Books about PhDs

I was wondering whether anyone has any recommendations for books about getting/doing a PhD. I am now reading The Unwritten Rules of PhD Research and it is very good, so I’d happily recommend it – it is one of those books that helps you see the underlying order in what appears to be the chaos going on around you.

For my domain of study Writing for Computer Science: The Art of effective Communication is also essential reading.

How to be a successful PhD student

Diagram of the gown, hood and bonnet used in g...
Diagram of the gown, hood and bonnet used in graduation/presentation ceremonies of Ph.Ds. (Photo credit: Wikipedia)

The answer is buy a soft backed note book.

Well, there is a bit of presumption going on here. I am not a successful PhD student as ultimately that is a binary thing: a successful PhD student is one who gets the doctorate. I have not even begun an experiment yet.

But I do feel like I am making progress like never before because of the soft-backed notebooks in my life.

To explain further I will use an analogy. When you are expecting your first child everyone says “it will change your life”. It is said so frequently it becomes boring and you think, every time you are told it – “as if I didn’t know”.

But when you have your first child you realise very quickly  just why everyone said that same thing to you – because it will change your life. They didn’t tell you enough of how deep and fundamental that change is.

So when you start your PhD everyone says “takes notes as you go along” and you think “of course”. But you don’t do it properly. You mix your notes up with everything else in this or that notebook and then months later you come back and think “what does that paper say again – these notes are a mess”.

And then you realise that you must have the notebook with you every time you read a paper and that notebook is your most important possession. And then you start to get it right…

Why operating system research matters

Se below
Image via Wikipedia

By 2020 home computing devices in the UK will be consuming around 7 Terra Watt Hours (TWh) of electricity every year: it was just 1 TWh in 1990.

Consumer electronic devices, all of which will be running some software and many of which will have what can loosely be described as an operating system, will be eating a massive 22 TWh, almost double where they were in 1990.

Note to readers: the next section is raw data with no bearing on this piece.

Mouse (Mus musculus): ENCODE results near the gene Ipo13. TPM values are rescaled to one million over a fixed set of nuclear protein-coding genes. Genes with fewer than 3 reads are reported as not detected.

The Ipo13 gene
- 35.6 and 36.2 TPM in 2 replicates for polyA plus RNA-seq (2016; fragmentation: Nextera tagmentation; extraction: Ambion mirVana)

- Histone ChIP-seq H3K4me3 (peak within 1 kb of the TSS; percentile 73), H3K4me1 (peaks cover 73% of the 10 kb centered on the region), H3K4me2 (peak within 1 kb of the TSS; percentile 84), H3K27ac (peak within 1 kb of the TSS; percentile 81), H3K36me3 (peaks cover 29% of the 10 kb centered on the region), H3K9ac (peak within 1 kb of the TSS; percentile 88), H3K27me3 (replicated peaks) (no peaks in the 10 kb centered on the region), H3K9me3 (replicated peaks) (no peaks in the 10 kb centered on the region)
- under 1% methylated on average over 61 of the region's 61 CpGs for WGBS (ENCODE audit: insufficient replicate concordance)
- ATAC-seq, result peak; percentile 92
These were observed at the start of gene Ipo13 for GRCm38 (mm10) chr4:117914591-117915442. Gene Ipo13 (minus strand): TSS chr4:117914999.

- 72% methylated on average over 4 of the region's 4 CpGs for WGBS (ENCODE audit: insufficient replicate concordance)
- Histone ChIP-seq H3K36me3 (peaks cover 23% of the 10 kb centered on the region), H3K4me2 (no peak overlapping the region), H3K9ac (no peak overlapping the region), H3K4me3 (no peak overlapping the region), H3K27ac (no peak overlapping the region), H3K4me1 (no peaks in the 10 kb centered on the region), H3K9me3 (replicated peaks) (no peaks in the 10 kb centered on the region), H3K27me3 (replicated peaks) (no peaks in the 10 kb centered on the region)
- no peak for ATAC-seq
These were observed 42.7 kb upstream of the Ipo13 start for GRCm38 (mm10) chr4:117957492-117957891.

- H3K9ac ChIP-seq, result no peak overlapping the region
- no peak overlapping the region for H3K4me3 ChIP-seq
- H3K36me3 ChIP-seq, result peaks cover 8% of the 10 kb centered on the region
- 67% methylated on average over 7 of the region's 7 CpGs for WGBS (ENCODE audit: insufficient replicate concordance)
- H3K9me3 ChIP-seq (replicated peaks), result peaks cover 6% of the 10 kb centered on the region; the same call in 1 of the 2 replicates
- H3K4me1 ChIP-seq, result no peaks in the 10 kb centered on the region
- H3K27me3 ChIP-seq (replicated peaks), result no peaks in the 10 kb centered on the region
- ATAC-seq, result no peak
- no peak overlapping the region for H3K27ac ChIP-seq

Essentially this rise of the computing machines more than matches the falls in electricity use that come from technological improvements in domestic lighting and refrigeration over this time.

Hardware improvements – more MIPS per Watt – plainly are not enough to control the growth of computing-driven power consumption.

Operating systems research has been seriously neglected in our universities in recent years (and I do not just mean in the UK): maybe that ought to be reconsidered and urgently.

How systems order their storage accesses, how they handle virtual memory, sequence their access to the network, and many more questions besides have a big impact on computing power use. And, at 29 TWh, just a 1% saving would lighten domestic bills by about £30 million. And that excludes the positive impact on greenhouse gas emissions.

(There is a Guadian article about this but I cannot see it on their website yet – when I can I’ll link to it.)

University of Hertfordshire

University of Hertfordshire. This building hou...
Image via Wikipedia

I went to the University of Hertfordshire’s postgraduate open day today – a couple of strange feelings about the trip for political reasons – the one previous time I had been on the campus was when I had a not every pleasant encounter with the Revolutionary Socialist League/Militant Tendency controlled student Labour club of what was then Hatfield Polytechnic at the very end of 1987, and on the way there I suddenly realised I was walking down the same street where I had spent the afternoon “knocking up” for Labour on 1 May 1997.

But my trip today was nothing to do with politics: I was simply checking them out as a potential PhD institution. It was a long way to go for a five-minute conversation, though it was still worth it as it clarified for me that I should concentrate my efforts on getting the MSc project done and not worry about a PhD just yet.

I was quite impressed by the university, though, for a few reasons. Firstly, most of the main campus is built in a particular civic style popular in Britain in the late 1940s, early 1950s: low rise vernacular brick and glass I am going to call it as I don’t know any better. It’s a style I like because to me it suggests optimism and endeavour and public spirit after the huge financial and other hardships of the war – a war in which Britain’s willingness to sacrifice its finances was absolutely fundamental to the global victory over fascism and militarism.

Secondly, because they told a good tale of how they believe they are the best of the “new universities” and that they have backed up that claim by investing significantly in their infrastructure – they also said they run the largest university bus service in the world: so the Chinese are not beating Britain on every superlative yet!